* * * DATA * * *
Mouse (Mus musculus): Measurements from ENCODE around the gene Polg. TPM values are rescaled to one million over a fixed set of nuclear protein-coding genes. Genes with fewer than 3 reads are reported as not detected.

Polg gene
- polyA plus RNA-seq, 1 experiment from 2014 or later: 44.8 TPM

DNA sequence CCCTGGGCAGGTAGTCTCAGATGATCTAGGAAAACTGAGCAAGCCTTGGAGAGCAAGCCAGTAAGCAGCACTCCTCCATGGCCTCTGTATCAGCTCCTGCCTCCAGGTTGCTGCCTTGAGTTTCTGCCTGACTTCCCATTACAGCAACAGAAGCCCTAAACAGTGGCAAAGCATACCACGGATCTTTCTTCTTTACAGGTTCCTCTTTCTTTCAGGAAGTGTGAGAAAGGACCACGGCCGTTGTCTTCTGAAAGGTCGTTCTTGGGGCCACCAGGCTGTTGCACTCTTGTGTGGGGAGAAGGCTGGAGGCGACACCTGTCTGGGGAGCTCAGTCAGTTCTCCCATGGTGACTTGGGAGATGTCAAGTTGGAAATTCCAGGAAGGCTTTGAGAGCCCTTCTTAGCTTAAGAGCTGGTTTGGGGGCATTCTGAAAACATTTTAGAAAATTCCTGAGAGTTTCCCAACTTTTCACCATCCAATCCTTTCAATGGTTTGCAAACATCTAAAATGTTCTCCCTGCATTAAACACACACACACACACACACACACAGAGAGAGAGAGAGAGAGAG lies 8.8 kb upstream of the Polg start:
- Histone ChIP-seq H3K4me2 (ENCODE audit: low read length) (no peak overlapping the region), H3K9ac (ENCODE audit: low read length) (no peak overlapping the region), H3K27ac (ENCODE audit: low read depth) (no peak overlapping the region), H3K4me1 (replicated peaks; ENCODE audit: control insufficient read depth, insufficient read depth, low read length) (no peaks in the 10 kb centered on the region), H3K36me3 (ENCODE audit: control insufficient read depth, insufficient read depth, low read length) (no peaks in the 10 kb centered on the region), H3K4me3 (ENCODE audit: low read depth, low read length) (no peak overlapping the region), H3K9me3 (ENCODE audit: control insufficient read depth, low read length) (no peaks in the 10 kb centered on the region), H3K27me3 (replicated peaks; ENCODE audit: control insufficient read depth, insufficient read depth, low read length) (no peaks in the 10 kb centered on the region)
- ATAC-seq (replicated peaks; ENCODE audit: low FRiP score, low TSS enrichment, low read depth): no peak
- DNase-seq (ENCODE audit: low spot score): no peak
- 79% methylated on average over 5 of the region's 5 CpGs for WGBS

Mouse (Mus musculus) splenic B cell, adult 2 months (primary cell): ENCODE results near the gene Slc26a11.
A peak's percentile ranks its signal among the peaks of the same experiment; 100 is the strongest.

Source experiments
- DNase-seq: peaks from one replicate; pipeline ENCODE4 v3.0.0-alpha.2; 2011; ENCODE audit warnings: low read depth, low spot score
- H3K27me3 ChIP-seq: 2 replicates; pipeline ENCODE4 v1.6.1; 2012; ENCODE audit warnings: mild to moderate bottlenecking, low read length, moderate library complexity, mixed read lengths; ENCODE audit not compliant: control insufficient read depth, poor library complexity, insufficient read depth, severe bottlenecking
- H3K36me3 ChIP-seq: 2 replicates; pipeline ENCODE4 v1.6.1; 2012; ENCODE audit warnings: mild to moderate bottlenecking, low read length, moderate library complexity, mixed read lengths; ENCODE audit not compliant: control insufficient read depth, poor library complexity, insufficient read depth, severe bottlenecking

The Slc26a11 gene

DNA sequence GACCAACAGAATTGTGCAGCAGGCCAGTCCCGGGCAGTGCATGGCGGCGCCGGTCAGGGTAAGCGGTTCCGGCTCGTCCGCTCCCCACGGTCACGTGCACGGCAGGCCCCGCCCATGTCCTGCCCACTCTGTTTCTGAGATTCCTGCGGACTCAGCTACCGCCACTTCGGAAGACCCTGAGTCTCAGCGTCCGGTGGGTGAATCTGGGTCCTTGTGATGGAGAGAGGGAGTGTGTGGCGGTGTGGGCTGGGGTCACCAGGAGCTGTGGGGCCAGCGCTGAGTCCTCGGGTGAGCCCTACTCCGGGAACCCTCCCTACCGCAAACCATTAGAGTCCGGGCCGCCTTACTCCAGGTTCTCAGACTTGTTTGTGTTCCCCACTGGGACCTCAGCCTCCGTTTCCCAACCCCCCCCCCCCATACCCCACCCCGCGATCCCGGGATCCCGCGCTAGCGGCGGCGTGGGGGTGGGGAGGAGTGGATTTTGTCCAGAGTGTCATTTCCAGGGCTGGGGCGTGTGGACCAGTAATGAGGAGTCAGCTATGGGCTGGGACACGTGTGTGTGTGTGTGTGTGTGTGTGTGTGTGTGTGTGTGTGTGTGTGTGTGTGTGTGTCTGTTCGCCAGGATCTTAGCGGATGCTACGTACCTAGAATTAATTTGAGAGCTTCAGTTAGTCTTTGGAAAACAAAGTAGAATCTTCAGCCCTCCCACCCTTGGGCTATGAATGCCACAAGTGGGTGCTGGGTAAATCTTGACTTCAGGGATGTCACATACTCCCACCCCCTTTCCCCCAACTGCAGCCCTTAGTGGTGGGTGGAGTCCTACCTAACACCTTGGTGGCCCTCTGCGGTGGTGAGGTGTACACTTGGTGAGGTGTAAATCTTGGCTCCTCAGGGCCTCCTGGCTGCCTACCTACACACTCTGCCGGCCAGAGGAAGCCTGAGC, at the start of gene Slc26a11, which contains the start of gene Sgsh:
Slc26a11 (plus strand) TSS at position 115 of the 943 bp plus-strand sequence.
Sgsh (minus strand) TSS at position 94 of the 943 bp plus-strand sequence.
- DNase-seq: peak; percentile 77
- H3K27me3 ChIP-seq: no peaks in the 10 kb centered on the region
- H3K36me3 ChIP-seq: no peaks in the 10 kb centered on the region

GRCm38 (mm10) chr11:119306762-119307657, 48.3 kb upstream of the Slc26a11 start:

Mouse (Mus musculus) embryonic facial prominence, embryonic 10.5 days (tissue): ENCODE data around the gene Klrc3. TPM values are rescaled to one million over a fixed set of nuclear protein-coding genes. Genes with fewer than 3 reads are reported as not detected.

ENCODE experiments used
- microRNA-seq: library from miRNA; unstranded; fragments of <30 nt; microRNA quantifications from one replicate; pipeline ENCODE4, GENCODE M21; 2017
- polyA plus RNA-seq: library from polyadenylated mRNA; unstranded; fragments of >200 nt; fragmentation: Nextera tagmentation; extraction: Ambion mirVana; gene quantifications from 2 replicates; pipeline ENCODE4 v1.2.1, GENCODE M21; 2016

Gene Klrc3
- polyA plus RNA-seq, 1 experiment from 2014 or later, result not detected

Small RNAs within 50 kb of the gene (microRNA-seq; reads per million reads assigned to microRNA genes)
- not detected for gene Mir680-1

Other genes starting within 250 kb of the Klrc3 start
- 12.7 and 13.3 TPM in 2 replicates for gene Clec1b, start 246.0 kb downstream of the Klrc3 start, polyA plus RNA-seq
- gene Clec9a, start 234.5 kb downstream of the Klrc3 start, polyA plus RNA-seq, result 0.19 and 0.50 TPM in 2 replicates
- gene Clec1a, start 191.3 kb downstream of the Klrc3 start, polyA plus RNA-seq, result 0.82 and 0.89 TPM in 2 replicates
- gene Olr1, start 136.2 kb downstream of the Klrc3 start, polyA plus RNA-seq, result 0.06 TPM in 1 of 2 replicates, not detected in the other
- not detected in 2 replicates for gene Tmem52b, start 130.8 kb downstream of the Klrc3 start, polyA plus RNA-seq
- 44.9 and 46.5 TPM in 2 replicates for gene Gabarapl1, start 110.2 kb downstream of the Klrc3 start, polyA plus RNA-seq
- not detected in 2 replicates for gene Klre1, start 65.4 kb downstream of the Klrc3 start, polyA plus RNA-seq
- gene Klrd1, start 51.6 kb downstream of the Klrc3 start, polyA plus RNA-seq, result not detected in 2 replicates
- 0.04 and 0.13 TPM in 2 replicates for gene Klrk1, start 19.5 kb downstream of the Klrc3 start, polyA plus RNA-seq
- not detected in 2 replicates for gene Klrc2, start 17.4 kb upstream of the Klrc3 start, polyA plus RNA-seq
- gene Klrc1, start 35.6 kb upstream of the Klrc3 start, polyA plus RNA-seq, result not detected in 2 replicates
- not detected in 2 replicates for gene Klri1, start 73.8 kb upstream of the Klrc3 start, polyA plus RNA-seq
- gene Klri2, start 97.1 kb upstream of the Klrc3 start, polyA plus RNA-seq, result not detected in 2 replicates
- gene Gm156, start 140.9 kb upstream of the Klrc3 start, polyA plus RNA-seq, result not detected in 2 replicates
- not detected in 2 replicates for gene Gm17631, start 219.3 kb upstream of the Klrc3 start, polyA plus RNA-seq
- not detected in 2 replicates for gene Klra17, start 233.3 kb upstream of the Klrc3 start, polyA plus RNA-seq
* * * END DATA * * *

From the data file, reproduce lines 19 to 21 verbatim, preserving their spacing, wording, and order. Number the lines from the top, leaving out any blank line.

- DNase-seq: peak; percentile 77
- H3K27me3 ChIP-seq: no peaks in the 10 kb centered on the region
- H3K36me3 ChIP-seq: no peaks in the 10 kb centered on the region